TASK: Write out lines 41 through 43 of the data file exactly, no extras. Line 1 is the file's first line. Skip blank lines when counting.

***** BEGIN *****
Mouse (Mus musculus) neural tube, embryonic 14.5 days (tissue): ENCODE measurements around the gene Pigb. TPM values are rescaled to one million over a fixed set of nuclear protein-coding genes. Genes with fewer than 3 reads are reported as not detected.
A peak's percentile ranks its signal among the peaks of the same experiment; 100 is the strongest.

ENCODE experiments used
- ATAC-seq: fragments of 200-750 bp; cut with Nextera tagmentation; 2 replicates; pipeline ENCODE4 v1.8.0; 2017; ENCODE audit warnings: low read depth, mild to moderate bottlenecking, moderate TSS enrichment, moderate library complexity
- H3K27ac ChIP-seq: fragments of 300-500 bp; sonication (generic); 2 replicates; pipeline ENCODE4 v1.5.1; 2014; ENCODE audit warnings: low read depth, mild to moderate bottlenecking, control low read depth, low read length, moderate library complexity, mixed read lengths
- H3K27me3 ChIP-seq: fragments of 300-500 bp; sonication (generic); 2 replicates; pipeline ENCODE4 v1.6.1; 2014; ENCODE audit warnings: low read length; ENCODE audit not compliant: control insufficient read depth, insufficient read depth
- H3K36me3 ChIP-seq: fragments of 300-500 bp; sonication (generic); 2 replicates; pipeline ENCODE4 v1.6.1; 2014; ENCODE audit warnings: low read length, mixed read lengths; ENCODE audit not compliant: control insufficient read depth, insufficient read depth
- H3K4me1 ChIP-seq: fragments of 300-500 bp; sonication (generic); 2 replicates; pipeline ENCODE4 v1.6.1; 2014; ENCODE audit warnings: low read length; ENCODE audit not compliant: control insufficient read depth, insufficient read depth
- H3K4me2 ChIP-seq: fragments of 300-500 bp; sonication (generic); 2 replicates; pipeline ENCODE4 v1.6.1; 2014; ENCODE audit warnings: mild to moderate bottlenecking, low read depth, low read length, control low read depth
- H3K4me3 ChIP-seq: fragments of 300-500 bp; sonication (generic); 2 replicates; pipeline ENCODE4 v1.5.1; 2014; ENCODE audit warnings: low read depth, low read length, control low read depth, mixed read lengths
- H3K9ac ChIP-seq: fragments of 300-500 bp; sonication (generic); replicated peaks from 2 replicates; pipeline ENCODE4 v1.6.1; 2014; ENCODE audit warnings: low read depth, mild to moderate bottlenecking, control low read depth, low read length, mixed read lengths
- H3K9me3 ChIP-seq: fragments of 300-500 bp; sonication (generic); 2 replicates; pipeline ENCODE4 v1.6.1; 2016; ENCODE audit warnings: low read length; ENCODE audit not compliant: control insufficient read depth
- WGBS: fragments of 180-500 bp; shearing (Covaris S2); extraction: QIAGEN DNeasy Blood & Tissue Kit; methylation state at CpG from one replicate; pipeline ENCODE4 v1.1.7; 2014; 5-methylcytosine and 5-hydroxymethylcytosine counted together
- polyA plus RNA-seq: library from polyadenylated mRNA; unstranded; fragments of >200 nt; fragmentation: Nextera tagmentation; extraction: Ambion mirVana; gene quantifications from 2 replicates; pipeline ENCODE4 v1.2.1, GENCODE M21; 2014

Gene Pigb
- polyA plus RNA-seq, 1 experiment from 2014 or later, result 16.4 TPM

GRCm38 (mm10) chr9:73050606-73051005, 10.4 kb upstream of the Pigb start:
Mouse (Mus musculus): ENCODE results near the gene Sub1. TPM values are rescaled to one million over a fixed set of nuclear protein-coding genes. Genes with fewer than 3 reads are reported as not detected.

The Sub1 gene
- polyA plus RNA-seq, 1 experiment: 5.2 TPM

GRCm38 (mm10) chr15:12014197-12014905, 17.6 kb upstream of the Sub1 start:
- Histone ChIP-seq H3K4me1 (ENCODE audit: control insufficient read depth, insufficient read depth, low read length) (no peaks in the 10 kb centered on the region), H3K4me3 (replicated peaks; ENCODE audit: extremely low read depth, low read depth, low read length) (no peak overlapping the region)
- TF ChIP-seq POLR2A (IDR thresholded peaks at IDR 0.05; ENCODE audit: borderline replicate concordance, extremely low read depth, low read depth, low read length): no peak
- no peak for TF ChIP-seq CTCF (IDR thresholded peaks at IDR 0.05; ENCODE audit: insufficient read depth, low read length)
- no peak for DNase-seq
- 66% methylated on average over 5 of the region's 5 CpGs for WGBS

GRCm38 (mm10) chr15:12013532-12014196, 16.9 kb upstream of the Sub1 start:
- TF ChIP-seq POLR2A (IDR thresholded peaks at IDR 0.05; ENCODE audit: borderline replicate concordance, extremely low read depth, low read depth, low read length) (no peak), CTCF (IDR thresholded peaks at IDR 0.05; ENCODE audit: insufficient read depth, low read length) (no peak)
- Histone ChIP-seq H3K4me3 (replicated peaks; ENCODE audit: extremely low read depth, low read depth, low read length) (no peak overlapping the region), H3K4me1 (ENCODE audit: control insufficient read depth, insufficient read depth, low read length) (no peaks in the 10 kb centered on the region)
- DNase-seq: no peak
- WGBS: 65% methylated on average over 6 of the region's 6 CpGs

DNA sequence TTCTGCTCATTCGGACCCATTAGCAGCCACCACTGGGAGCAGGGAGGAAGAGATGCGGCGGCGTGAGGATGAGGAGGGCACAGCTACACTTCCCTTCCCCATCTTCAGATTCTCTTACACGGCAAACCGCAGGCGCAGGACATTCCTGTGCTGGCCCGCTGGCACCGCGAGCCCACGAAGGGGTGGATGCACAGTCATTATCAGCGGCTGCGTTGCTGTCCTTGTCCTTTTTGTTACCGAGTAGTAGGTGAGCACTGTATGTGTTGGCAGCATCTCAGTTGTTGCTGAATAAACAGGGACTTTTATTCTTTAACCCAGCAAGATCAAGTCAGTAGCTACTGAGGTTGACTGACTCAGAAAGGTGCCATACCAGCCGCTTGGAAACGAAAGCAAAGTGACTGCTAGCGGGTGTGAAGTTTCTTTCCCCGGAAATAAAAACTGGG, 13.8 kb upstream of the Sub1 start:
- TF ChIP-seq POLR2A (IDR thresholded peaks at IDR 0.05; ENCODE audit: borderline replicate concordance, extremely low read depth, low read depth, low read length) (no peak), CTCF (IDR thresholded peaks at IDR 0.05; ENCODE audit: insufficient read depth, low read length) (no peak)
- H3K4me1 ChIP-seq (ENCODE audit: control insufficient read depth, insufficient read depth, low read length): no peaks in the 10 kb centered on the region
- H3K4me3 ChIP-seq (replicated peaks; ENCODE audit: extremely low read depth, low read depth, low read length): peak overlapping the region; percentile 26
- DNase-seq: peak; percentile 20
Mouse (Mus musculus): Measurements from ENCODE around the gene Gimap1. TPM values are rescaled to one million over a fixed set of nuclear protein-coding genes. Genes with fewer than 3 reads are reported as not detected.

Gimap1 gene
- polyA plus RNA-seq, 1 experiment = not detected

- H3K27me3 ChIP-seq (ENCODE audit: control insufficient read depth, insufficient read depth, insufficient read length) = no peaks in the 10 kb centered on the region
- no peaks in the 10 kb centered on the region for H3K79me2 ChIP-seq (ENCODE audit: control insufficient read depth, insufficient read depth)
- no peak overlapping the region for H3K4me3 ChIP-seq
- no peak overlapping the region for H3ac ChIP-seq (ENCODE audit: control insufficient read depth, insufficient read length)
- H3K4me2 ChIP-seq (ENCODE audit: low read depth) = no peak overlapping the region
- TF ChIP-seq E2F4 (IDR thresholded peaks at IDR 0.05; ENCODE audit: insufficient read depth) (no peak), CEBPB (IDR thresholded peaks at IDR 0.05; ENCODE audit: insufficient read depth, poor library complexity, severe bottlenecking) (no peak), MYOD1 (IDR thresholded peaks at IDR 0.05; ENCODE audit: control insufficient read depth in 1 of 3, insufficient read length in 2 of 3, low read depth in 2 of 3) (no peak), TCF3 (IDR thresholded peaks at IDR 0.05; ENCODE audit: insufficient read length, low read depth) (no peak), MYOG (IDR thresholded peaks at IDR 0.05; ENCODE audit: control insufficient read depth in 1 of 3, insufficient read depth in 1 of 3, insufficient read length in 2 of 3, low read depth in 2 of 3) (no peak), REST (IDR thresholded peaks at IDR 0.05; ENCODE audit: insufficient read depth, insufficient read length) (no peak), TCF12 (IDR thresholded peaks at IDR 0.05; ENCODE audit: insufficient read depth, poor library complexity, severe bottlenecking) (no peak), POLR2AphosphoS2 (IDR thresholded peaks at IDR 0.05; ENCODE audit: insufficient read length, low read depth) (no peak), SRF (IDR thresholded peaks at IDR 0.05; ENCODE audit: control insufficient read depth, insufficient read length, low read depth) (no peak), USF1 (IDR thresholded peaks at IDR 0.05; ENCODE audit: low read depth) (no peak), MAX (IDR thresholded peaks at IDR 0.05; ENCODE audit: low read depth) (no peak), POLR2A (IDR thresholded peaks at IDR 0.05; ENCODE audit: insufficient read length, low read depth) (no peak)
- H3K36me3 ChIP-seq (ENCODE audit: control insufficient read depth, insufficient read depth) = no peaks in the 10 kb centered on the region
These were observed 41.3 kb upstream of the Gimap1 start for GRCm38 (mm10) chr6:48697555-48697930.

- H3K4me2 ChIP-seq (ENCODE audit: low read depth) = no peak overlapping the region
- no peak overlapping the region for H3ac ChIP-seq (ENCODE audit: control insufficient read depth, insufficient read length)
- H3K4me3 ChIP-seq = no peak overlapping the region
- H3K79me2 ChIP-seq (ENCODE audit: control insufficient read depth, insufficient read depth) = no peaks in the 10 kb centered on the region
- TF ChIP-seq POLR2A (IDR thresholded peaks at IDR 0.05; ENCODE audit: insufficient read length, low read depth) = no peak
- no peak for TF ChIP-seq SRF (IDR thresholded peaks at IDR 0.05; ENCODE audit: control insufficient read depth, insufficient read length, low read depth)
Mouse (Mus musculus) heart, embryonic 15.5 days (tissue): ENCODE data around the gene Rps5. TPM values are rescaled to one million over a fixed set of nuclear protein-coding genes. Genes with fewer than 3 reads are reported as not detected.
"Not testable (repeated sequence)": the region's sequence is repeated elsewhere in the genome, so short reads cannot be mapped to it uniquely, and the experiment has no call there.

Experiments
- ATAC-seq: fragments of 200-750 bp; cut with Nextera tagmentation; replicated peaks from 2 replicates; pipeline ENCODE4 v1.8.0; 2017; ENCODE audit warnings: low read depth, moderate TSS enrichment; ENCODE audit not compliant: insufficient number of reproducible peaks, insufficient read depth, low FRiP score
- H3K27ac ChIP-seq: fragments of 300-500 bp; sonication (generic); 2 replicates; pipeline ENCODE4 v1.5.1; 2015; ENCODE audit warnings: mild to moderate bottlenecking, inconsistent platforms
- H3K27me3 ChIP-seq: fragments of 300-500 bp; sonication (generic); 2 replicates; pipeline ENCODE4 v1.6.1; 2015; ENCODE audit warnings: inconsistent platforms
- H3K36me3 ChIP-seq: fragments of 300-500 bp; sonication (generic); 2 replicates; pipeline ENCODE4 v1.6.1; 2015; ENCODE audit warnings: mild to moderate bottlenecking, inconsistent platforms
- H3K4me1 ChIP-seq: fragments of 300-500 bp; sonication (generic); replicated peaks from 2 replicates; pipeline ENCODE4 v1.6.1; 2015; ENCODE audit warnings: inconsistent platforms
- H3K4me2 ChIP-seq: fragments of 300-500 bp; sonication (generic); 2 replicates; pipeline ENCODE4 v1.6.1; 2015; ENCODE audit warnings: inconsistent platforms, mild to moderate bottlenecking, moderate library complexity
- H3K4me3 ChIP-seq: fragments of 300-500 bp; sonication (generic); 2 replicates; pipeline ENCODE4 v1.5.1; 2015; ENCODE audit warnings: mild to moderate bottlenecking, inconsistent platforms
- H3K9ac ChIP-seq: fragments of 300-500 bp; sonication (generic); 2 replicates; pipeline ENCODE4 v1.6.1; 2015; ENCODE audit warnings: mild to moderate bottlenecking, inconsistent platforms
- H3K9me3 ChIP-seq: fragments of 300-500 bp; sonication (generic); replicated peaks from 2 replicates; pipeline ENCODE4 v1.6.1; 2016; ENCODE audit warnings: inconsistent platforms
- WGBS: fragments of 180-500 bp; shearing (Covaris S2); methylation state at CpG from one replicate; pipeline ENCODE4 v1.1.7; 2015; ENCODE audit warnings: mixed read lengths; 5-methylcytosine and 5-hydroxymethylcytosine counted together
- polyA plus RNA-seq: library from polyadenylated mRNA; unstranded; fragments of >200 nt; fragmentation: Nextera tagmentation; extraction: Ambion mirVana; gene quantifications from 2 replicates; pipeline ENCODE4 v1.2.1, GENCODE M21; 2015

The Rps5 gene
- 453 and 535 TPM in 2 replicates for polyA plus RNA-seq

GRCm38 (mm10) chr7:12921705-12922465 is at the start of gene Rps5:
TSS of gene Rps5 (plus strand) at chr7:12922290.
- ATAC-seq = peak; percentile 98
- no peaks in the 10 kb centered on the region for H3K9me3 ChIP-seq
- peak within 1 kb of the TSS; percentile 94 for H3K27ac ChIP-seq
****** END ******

- no peaks in the 10 kb centered on the region for H3K79me2 ChIP-seq (ENCODE audit: control insufficient read depth, insufficient read depth)
- no peak overlapping the region for H3K4me3 ChIP-seq
- no peak overlapping the region for H3ac ChIP-seq (ENCODE audit: control insufficient read depth, insufficient read length)